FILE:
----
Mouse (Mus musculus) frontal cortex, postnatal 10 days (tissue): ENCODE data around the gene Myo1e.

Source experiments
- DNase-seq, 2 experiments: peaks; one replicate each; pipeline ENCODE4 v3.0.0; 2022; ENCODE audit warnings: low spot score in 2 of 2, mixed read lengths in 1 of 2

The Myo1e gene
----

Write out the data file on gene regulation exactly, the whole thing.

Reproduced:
Mouse (Mus musculus) frontal cortex, postnatal 10 days (tissue): ENCODE data around the gene Myo1e.

Source experiments
- DNase-seq, 2 experiments: peaks; one replicate each; pipeline ENCODE4 v3.0.0; 2022; ENCODE audit warnings: low spot score in 2 of 2, mixed read lengths in 1 of 2

The Myo1e gene